Buffalo Blue Cheese

buffalo blue cheese biscuit

Because sometimes you just need Buffalo flavored . . . anything. These are a unique and tasty way to fulfill the craving.


Now, go, make some biscuits, and let me know how they turned out. And, as always, share them with someone you love.

Apple, Basil, Cheddar Biscuit (Paige’s Family Dinner Biscuit)

Apple, Basil, Cheddar Biscuit (Paige's Family Dinner Biscuit)


That’s what my friend said after I gave her half a dozen of these biscuits as part of her birthday present. There were other adjectives as well, but “luscious” was the subject line of the email she sent me, so that is the one I remember the best. She did not share them with her husband or son, but savored them privately over the course of the week.

Where did this biscuit recipe come from?

If you have not read my previous post, you might want to. The creator of this recipe, Matt Sandbank, was kind enough to give me permission to write about and share his award-winning (International Biscuit Festival) recipe in this blog. When I opened his email, I was really excited about the combination of ingredients, especially the fresh basil, since I have masses of it in my garden. Score!


These herb scissors are my favorite new kitchen tool.

After my excitement about the chance meeting with this biscuit aficionado and his recipe, I just hoped the biscuits would be good and that I would not botch the making of them!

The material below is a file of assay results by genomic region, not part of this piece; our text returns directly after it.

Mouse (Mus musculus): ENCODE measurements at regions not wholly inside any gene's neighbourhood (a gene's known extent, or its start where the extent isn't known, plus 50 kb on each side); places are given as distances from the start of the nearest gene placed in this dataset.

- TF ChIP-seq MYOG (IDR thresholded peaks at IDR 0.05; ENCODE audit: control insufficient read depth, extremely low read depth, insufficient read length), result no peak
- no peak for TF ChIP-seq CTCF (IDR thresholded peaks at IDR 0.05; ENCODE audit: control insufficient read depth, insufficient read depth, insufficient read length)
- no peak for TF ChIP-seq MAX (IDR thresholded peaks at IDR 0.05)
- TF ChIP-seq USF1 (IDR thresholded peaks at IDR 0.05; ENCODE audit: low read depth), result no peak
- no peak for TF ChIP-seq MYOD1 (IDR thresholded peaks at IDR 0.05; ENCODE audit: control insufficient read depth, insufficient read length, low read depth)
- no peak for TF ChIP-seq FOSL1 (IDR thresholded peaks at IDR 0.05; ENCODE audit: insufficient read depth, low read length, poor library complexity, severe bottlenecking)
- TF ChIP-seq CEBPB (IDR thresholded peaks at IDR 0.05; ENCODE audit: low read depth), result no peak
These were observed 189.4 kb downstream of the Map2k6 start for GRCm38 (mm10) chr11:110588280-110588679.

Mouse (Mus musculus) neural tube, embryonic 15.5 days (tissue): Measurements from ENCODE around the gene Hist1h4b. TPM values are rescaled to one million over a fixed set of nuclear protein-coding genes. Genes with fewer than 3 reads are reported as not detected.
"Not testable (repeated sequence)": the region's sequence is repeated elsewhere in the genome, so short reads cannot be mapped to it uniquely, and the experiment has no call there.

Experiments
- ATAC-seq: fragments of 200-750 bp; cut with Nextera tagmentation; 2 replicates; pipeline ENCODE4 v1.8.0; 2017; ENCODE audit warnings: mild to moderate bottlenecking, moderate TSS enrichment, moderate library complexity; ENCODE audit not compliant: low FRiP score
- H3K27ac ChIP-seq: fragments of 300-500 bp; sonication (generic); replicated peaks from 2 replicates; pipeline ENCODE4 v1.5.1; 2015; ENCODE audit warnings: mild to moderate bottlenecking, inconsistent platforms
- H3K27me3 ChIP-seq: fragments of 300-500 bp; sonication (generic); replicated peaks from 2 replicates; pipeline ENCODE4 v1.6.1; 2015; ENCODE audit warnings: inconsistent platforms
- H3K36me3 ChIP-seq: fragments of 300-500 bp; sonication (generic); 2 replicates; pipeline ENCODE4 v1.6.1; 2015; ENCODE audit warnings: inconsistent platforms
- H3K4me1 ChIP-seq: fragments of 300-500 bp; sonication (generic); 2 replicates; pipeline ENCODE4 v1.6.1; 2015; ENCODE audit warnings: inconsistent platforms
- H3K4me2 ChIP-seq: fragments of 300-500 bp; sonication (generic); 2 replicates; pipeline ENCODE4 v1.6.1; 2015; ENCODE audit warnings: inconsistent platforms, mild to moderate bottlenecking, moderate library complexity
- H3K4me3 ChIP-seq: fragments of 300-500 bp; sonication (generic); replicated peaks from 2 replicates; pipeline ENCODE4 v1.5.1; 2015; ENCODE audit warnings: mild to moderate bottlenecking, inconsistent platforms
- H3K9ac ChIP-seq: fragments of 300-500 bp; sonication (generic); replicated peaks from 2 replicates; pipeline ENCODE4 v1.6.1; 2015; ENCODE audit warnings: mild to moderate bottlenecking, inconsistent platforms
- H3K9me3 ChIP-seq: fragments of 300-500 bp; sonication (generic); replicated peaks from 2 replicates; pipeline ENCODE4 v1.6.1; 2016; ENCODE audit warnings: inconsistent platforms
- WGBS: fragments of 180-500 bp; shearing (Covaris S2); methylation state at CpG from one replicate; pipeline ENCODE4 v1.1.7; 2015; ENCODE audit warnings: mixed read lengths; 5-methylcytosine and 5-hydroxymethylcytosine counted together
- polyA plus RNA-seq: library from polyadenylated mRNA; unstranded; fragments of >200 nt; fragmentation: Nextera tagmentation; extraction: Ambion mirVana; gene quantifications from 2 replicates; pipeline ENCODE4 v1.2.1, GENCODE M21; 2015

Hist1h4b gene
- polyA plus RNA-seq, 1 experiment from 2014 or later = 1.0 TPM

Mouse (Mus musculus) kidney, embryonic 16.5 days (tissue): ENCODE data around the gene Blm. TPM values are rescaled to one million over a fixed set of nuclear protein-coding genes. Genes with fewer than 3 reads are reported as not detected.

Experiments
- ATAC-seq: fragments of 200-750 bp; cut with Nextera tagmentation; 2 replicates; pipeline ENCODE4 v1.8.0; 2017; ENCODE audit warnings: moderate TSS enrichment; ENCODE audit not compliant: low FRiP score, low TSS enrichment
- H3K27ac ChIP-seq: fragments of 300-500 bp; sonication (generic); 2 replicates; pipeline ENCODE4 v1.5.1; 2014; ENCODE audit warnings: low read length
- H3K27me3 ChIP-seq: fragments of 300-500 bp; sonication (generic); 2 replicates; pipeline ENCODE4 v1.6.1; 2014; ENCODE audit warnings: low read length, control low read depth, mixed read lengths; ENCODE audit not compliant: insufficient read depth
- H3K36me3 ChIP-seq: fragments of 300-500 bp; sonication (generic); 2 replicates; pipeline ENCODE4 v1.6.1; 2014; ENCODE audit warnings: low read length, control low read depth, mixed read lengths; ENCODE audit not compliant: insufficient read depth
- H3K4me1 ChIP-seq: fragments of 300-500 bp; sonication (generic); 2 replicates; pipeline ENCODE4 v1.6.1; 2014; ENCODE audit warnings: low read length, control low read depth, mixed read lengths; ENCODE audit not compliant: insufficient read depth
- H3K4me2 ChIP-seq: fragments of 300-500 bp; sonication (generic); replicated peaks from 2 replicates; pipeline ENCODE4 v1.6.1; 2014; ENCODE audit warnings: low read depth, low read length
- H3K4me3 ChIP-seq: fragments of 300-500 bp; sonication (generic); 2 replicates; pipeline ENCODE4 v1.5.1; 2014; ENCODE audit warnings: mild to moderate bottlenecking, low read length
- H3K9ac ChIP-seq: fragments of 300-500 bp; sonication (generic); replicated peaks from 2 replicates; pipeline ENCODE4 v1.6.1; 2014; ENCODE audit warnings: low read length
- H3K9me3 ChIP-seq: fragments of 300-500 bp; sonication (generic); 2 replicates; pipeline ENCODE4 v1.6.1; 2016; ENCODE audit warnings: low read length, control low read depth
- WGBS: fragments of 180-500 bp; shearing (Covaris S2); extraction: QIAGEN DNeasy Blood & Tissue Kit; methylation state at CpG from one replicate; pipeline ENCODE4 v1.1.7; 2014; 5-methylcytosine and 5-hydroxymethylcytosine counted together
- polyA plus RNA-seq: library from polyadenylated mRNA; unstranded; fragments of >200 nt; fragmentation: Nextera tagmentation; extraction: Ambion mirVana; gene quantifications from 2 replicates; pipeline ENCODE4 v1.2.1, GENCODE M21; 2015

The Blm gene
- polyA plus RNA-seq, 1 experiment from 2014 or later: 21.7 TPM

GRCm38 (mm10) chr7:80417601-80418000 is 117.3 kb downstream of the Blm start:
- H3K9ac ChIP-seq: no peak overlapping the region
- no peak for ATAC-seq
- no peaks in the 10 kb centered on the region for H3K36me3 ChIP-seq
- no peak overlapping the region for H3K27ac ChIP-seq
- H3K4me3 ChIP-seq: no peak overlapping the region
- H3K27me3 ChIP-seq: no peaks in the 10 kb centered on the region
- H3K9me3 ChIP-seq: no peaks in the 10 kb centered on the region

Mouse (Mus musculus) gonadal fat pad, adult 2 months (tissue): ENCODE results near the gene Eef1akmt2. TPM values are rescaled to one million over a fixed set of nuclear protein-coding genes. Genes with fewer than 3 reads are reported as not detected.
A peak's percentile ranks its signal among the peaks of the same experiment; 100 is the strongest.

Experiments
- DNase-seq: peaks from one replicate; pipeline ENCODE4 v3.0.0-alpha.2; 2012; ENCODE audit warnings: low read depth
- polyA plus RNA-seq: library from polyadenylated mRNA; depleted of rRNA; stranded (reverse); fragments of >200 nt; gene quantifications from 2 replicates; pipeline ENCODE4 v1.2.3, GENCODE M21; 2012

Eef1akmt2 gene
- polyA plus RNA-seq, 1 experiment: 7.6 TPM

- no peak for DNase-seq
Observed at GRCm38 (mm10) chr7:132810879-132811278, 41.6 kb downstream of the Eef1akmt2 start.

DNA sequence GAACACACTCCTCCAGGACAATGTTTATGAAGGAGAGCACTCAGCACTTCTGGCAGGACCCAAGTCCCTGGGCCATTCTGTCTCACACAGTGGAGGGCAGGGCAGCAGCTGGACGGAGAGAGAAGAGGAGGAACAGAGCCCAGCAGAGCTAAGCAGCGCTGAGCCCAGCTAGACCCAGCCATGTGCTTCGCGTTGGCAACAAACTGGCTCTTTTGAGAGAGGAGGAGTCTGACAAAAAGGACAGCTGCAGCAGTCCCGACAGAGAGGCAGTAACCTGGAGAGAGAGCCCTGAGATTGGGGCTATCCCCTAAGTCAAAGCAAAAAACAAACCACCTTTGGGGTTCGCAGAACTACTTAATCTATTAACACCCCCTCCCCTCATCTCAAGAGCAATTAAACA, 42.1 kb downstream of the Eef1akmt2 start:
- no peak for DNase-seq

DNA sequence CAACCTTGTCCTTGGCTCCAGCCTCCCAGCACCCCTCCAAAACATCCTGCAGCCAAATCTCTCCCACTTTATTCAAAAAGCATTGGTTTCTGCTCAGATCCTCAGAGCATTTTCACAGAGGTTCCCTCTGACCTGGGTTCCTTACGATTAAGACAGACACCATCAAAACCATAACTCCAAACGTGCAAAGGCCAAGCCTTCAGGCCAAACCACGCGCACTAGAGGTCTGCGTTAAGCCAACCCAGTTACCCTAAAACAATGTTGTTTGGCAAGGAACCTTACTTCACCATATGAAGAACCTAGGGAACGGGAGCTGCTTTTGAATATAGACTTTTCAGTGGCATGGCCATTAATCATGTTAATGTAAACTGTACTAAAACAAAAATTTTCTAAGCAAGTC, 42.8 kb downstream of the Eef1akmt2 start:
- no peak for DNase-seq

What is persnickety about this biscuit recipe?

Strangely enough, it was the apple. I ended up making these twice. The first time, M. was assisting. I asked him to chop the apple into small pieces. That he did. Very small pieces. Seemed like a great idea, but the apple sort of got lost in the final product.

Apple, Basil, Cheddar

See how tiny those apple bits are?

The second time I made them, I was careful to create nice sized chunks of apple. That time, you absolutely knew when you were biting into an apple chunk.

The other thing I found really interesting is while the recipe uses self-rising flour, it also has added baking powder. This is the first time I’ve run across a recipe that adds more baking powder. I wonder if that made them more fluffy than they would be otherwise?

Apple, Basil, Cheddar

Larger pieces of apple this time.

What changes were made in the making of this biscuit recipe?